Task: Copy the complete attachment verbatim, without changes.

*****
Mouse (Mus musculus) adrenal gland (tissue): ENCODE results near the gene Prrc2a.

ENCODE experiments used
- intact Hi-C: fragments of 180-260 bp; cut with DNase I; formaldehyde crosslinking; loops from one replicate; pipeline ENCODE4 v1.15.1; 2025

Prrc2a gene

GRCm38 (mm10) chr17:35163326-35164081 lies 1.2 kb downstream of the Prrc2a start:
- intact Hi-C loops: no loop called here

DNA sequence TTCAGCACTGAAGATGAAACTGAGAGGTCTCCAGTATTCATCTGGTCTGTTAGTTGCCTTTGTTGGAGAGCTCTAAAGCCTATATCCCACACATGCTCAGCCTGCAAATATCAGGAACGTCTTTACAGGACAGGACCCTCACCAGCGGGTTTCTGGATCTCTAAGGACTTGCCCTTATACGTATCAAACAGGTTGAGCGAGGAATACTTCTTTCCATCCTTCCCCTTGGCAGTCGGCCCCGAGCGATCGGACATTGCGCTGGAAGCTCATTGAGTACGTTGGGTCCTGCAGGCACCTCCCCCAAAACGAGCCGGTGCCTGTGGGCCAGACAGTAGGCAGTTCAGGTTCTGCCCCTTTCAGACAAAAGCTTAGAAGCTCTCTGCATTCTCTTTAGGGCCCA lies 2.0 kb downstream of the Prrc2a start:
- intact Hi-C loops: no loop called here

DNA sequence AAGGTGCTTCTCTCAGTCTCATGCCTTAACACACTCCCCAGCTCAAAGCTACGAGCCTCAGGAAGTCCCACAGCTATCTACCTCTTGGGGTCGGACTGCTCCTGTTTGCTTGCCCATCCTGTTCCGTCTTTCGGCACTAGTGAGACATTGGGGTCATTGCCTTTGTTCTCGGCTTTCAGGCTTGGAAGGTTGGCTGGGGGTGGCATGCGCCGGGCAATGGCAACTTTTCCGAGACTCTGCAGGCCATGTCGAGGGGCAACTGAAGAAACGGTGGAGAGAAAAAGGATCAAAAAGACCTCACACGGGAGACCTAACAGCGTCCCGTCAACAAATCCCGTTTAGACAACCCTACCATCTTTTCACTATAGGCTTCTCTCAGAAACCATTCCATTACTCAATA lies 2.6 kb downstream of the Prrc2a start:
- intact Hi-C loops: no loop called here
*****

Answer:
Mouse (Mus musculus) adrenal gland (tissue): ENCODE results near the gene Prrc2a.

ENCODE experiments used
- intact Hi-C: fragments of 180-260 bp; cut with DNase I; formaldehyde crosslinking; loops from one replicate; pipeline ENCODE4 v1.15.1; 2025

Prrc2a gene

GRCm38 (mm10) chr17:35163326-35164081 lies 1.2 kb downstream of the Prrc2a start:
- intact Hi-C loops: no loop called here

DNA sequence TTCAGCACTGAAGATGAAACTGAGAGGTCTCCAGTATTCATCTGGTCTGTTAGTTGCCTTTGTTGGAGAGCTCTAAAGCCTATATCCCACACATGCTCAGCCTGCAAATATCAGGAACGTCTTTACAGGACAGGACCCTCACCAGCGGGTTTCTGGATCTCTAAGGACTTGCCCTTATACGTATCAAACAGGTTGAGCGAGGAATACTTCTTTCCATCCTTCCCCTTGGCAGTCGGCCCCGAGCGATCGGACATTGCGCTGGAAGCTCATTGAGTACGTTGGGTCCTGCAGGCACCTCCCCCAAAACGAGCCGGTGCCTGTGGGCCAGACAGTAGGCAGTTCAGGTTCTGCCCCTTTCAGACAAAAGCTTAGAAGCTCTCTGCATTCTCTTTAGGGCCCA lies 2.0 kb downstream of the Prrc2a start:
- intact Hi-C loops: no loop called here

DNA sequence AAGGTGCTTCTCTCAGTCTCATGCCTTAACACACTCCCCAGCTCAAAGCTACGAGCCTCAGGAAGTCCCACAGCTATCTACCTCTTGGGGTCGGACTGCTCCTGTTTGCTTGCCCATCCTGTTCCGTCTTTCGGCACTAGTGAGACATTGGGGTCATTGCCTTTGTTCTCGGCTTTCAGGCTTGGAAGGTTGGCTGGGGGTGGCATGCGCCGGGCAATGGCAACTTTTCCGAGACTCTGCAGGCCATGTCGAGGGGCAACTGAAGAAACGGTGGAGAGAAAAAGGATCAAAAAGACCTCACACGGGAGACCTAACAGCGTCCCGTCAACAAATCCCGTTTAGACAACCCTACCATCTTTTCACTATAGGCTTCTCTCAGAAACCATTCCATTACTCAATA lies 2.6 kb downstream of the Prrc2a start:
- intact Hi-C loops: no loop called here